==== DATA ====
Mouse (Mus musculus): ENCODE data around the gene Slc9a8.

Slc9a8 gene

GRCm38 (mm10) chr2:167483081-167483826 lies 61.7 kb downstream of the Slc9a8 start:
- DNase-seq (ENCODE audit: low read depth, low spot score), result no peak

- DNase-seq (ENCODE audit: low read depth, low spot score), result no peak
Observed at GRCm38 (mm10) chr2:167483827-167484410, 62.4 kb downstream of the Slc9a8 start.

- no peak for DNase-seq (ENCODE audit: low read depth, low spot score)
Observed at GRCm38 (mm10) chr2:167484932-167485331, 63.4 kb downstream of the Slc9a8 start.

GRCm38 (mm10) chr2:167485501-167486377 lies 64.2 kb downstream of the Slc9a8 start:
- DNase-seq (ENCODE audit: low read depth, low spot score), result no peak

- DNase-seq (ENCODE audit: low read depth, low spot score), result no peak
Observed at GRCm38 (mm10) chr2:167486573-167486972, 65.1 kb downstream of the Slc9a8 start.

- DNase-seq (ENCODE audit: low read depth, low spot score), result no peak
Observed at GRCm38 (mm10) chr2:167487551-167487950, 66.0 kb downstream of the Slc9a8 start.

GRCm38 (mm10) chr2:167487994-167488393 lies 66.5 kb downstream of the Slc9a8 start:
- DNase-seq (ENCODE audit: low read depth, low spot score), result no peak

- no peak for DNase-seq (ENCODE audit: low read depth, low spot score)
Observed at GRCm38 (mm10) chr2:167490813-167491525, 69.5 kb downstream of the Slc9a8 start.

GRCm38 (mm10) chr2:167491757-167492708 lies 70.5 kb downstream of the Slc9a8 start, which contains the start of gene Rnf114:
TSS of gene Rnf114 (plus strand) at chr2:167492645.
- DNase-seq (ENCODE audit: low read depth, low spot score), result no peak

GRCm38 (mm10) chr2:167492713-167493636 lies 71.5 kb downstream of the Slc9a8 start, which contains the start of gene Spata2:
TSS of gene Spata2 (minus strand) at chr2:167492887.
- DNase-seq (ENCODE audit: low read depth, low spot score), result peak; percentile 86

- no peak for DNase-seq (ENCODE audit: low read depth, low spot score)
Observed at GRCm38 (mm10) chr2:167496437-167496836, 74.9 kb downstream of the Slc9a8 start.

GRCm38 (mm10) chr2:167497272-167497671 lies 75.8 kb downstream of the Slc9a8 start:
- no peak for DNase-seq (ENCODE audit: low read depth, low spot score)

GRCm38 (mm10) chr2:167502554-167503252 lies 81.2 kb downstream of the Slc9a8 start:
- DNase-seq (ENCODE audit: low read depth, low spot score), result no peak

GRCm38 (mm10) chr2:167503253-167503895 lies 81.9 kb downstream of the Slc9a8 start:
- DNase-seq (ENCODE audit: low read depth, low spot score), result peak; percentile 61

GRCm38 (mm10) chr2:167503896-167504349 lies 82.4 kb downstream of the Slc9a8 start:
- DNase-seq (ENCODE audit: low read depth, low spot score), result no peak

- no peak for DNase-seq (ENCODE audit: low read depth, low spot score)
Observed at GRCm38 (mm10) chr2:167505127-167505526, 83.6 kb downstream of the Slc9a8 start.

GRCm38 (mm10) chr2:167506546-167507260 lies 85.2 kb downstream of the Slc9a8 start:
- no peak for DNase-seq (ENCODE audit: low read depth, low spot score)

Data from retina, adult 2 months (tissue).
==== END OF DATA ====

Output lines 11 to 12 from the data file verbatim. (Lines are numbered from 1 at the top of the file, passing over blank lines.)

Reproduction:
- DNase-seq (ENCODE audit: low read depth, low spot score), result no peak
Observed at GRCm38 (mm10) chr2:167486573-167486972, 65.1 kb downstream of the Slc9a8 start.